With Rod Blagojevich on trial for allegedly trying to sell a Senate seat, there is a “critical need to reconsider the wisdom of our current system, which gives a sitting governor the sole power to fill a U.S. Senate vacancy without oversight,” Shaw wrote. “We should, at the very least, consider Illinois Senate confirmation of the governor’s nomination, or the empowerment of a legislative committee or independent commission to propose three candidates to the governor, who would then be able to pick one.”
In most states, the governor is the only voice in appointing a new senator, who then serves until the next general election. In Hawaii, Utah and Wyoming, the party that holds a Senate seat submits three names to the governor, who chooses one. Several other states allow the governor to name a temporary appointment, who serves until a special election.
But even in those states, political considerations end up trumping the public interest. Take Massachusetts.
In 2004, the state legislature passed a law stripping the governor of his power to appoint a new senator, specifically to prevent Mitt Romney from replacing John Kerry with a Republican, if Kerry was elected president. In 2009, after Sen. Edward Kennedy died, the legislature changed its mind, and decided the governor should be able to appoint senators after all. By then, the governor was a Democrat, and Democrats needed all the votes they could muster to pass President Obama’s health care plan.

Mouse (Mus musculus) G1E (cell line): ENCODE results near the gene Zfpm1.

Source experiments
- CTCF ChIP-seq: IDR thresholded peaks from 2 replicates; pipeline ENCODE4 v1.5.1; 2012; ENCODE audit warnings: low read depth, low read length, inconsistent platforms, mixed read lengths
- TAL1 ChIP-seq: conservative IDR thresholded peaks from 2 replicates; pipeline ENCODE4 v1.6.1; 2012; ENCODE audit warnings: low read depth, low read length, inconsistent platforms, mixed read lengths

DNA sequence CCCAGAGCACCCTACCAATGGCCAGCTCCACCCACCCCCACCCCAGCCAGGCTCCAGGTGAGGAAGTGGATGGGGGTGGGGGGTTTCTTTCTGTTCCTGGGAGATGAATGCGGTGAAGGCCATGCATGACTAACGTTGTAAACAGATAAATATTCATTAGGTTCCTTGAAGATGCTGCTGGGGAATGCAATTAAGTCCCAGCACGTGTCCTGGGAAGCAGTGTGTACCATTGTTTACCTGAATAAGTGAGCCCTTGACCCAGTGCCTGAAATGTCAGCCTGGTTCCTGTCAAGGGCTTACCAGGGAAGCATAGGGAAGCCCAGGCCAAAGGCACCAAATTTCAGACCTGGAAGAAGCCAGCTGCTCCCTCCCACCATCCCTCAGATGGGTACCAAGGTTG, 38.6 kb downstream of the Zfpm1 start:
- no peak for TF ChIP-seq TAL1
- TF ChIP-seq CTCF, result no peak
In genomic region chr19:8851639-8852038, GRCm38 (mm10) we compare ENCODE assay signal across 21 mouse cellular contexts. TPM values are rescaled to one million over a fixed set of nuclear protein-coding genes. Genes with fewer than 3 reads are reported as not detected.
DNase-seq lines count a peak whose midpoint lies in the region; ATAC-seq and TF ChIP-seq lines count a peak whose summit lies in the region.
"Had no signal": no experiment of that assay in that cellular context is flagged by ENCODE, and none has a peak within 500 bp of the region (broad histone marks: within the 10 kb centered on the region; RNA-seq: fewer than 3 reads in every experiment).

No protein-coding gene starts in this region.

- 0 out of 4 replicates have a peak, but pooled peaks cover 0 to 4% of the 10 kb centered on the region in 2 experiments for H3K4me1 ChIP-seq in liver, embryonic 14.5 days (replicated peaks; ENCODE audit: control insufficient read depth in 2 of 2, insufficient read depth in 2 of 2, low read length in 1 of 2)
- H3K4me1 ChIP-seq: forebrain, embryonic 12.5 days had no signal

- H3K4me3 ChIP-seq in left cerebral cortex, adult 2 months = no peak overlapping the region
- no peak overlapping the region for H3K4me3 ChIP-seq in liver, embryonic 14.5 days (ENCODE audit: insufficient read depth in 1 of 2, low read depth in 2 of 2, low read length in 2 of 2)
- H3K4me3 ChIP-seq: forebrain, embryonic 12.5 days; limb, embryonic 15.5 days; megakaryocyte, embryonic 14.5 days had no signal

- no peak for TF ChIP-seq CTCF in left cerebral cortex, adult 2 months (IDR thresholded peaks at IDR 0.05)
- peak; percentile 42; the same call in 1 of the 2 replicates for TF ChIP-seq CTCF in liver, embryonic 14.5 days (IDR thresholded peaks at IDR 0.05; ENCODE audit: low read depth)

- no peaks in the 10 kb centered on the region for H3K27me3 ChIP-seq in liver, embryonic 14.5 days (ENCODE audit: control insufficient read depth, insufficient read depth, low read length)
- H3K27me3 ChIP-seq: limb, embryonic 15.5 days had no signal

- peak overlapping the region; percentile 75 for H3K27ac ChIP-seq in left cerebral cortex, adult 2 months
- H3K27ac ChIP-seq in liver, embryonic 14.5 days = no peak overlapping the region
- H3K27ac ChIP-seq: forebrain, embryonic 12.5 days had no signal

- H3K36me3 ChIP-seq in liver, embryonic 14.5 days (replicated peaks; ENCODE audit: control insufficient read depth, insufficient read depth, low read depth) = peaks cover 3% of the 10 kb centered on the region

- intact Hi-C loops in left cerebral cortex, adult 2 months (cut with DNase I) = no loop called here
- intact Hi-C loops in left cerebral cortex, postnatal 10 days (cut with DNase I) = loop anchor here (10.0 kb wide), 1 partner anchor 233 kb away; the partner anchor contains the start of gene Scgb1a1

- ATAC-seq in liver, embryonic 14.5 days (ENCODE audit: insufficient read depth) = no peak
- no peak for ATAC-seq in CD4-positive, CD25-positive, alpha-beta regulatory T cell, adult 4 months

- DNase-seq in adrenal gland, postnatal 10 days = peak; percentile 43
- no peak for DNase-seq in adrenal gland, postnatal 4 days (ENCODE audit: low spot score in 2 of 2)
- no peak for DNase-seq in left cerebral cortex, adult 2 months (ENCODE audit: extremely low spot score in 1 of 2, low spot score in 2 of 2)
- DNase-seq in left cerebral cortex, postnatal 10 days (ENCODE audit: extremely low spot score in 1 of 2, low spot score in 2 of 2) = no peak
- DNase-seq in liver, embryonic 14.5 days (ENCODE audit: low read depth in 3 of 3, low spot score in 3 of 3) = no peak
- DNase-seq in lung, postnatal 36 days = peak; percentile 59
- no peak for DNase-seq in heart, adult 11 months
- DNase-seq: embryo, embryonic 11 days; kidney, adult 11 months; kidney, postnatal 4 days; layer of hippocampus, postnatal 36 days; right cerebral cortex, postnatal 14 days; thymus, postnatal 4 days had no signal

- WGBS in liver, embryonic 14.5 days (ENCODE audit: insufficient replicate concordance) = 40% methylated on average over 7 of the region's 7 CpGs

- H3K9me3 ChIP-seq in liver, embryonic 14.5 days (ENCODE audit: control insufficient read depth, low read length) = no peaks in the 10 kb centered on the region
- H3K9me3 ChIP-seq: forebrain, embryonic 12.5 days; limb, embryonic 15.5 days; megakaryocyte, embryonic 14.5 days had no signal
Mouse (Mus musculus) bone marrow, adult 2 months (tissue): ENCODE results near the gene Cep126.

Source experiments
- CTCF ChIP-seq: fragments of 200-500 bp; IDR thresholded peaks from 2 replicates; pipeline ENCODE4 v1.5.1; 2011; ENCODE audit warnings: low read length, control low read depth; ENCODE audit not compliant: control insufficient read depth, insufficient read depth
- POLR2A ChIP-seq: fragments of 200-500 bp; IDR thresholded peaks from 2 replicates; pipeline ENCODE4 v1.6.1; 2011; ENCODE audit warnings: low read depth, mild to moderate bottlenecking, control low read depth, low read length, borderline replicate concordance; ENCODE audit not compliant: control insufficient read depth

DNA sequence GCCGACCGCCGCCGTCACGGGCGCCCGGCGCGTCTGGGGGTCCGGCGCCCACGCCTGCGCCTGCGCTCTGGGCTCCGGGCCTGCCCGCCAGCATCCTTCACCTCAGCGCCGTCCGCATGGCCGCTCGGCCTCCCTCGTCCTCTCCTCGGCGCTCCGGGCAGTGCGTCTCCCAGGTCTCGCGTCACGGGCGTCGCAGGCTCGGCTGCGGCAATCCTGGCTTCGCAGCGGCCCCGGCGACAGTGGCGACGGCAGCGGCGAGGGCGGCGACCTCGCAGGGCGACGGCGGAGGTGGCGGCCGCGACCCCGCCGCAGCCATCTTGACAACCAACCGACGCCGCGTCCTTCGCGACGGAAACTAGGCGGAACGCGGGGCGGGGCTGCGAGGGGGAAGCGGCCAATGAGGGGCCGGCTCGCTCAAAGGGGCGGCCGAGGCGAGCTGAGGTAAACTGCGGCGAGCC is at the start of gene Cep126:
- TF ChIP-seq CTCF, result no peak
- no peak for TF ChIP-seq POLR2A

After West Virginia Sen. Robert Byrd died last month, Gov. Joe Manchin had the option of calling a special election this November, or filling the seat until Byrd’s term expired in 2012. Manchin was eager to run for the Senate himself, so he pushed through a bill calling for an election this year. To fill the seat in the meantime, Manchin appointed a young lawyer who promised not to challenge him.
If shenanigans like that go on in Boston and Charleston, imagine what could happen in Springfield.
Even if Illinois adopts a more democratic method of replacing senators, governors and legislators will find ways to game the process. The best solution is a federal law or a constitutional amendment requiring special elections for the Senate. Then our governors will only be able to sell appointments to the Tollway Authority and the pension board. Those just aren't as golden as a Senate seat.
Giving a governor exclusive power to replace a senator is a vestige of the days when senators were appointed by state legislatures, rather than elected by voters. The 17th Amendment gave the people power to elect their own senators, but it did nothing to change the method of filling vacancies in the Senate.
Time for a change, no?